The Museum of Art & Photography by the Museum of Art & Photography (MAP) is exhibiting “BOOK OF GOLD: THE KANCHANA CHITRA RAMAYANA OF BANARAS” from September 16th,  2023 to March 8th, 2024. The Museum stands as the guardian of an extensive curation comprising of Indian art, textiles, photography, craft and design pieces. This curation traces its roots from the 12th century all the way to contemporary times. The book is curated by Paul Singh and late Kavita Singh, and the exhibition showcases how spirited the Indian painting tradition was during the 19th century.

It is a walk through the past by Indian art historians. They have brought to life the pages of a book lost for centuries. The exhibition explores the uncelebrated manuscripts of Tulsidas’ Ramcharitmanas, commissioned by Maharaja Udit Narayan Singh of Banaras in 19th CE (the book was locally known as the Kanchana Chitra Ramayana– the Golden Illustrated Ramayana). It challenges traditional art narratives of Northern India’s decline in miniature painting, revealing an ambitious illustrated manuscript created for the Banaras royal court from 1796–1814.

The name suggests a lot about the paintings in the manuscript. The ‘Kanchana’ or ‘golden’ refers to the abundant use of gold folios, as well as the large investment in the project. Gold embellishes the manuscript extensively, adorning text pages with delicate lines and punctuation, intricately woven into painted scenes depicting textiles, dawn skies, grand palace walls, and cityscapes, and spanning across the margins of both text and image folios. The suffix ‘Chitra’ underlines the prominence of the paintings in the book; every text page has a facing painting of about 548 paintings.

This is first time that the exhibition showcases nearly 80 pages from the manuscript after the discovery of the book from the dust of the past. By delving into the historical backdrop surrounding its creation, it highlights the variety of artists engaged and their inventive storytelling within this significant artistic undertaking. Each painting brings about a new feeling when it is observed and gives an experience of witnessing the Ramayana as an integral part of the era. Each stroke invokes our inner feelings of beauty, faith, and the peaceful Ramrajya.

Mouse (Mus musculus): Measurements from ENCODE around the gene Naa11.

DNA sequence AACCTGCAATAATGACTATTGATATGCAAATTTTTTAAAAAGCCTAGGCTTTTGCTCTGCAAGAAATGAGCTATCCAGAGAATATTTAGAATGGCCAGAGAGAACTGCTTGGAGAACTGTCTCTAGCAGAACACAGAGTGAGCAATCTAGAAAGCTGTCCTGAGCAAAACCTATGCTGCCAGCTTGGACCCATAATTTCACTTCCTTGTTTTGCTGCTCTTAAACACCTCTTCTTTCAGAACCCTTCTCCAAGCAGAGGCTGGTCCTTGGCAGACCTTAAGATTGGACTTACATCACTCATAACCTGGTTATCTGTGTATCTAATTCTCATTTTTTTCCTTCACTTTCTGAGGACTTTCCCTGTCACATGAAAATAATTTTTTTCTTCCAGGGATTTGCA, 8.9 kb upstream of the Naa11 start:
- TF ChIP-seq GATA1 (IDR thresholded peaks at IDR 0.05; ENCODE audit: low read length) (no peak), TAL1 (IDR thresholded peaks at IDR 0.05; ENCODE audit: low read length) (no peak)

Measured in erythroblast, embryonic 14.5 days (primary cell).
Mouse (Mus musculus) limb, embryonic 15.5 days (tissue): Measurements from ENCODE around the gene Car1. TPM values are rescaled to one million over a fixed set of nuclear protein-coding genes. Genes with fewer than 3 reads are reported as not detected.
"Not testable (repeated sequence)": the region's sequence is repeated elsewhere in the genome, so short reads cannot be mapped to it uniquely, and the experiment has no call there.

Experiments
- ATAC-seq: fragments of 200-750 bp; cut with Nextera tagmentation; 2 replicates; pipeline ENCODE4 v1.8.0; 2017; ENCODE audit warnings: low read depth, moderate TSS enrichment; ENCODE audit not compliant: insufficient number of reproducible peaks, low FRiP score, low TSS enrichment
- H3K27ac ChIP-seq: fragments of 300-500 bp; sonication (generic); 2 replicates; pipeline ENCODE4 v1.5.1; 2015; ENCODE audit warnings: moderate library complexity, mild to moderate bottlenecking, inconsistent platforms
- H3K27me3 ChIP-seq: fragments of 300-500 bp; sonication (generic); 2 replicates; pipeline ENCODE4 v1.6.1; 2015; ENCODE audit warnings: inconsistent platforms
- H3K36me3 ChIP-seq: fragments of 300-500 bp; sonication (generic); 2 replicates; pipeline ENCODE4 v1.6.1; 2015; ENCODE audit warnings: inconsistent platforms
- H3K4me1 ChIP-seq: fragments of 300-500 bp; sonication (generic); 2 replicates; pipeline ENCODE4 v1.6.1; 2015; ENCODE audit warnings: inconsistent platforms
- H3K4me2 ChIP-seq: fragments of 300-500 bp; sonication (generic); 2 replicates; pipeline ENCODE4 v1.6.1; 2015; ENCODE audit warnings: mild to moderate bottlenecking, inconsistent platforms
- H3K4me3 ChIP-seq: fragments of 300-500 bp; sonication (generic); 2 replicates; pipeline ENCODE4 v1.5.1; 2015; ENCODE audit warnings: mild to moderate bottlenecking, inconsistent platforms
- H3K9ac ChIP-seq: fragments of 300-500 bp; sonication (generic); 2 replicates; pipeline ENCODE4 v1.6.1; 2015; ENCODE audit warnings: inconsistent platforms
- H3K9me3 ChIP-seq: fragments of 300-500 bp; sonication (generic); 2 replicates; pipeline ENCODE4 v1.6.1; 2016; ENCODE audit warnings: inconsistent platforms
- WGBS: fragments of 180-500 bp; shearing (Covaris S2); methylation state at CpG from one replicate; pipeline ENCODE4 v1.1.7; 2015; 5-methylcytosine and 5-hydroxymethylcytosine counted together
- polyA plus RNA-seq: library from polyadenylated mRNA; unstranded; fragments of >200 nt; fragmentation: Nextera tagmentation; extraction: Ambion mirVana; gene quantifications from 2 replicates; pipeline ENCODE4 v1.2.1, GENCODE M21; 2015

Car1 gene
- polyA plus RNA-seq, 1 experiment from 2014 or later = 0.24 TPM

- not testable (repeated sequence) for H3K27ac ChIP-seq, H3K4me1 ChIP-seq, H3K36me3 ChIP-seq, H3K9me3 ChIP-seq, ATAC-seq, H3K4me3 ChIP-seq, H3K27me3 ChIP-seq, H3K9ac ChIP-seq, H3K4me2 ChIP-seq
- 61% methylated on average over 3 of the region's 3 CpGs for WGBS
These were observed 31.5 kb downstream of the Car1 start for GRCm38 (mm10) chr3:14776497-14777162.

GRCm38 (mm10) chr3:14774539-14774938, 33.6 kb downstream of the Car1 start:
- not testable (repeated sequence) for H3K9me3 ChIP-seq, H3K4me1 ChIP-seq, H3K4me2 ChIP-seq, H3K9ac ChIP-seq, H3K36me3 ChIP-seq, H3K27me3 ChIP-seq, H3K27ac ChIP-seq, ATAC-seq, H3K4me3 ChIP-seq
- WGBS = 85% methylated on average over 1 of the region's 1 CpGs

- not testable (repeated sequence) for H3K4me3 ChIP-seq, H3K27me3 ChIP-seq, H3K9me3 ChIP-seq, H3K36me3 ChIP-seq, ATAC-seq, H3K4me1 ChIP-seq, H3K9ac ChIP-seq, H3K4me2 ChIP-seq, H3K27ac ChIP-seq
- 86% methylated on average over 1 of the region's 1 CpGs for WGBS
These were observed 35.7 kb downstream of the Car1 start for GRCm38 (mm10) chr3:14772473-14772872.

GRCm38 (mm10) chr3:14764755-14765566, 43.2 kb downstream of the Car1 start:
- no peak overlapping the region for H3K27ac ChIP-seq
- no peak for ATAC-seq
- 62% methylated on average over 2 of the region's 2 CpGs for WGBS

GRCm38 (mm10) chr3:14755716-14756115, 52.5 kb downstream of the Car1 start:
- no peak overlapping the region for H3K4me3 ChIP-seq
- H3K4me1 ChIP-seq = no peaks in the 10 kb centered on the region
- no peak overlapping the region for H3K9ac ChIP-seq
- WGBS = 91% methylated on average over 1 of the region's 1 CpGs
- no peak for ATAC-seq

The painting “Rama in His Vishvarupa 1814,” one of the many paintings, brings out the essence of spirituality and art with the delicate strokes of gold folios and royal blue. This display transcends mere artistry; it is a convergence of historical significance and artistic mastery, providing a rare glimpse into the rich cultural heritage of India. Each stroke of paint on these precious canvases tells the visitors, a tale of devotion, creativity, and the timeless allure of the Ramayana. This exhibition invites visitors to embark upon a visual journey through time, and they will be immersed in the rich tapestry of Kanchana Chitra Ramayana, an enduring work of art and devotion. Each painting beautifully describes the life events of Rama. Since the book is known as the the layman’s Ramayana, the writings and paintings offer a better understanding of the epic.

The exhibition serves as a means to reconnect with the essence of the book, a treasure whose existence was unknown to many until recently. It was only recently that the fragments of its pages had been gradually surfacing in the market, shedding light on this remarkable masterpiece. While the dissemination of these pages is a positive development, as it offers insight into this great work, it also raises concerns on conservation on conservation itself as they were dispersed across different locations.

Literary works lost in the void of time create a disruption in our understanding of culture. The mere mention of these lost writings invokes a sense of wonder about the knowledge and tales they might have contained, shaping an entire culture and philosophies. Therefore, bringing such works to the public through exhibition serves as a bridge between the past and present that helps us join the fragmented pieces and breathe life into works that were thought to be lost. Thus, the book “Book of Gold” is an acknowledgement of Indian culture and art heritage, maintaining Tulsidas’s legacy while highlighting the collaborative genius of various artists.

The exhibition, serves as a captivating gateway that transcends mere visual appreciation. As the visitors traverse the halls adorned with these magnificent paintings, they don’t just witness art; they partake in a symphony that resonates across centuries, uniting the past and present in a celebration of human creativity and cultural richness. It rekindles the magnificence and relevance of India’s artistic heritage, breathing new life into a cultural treasure for generations to cherish.

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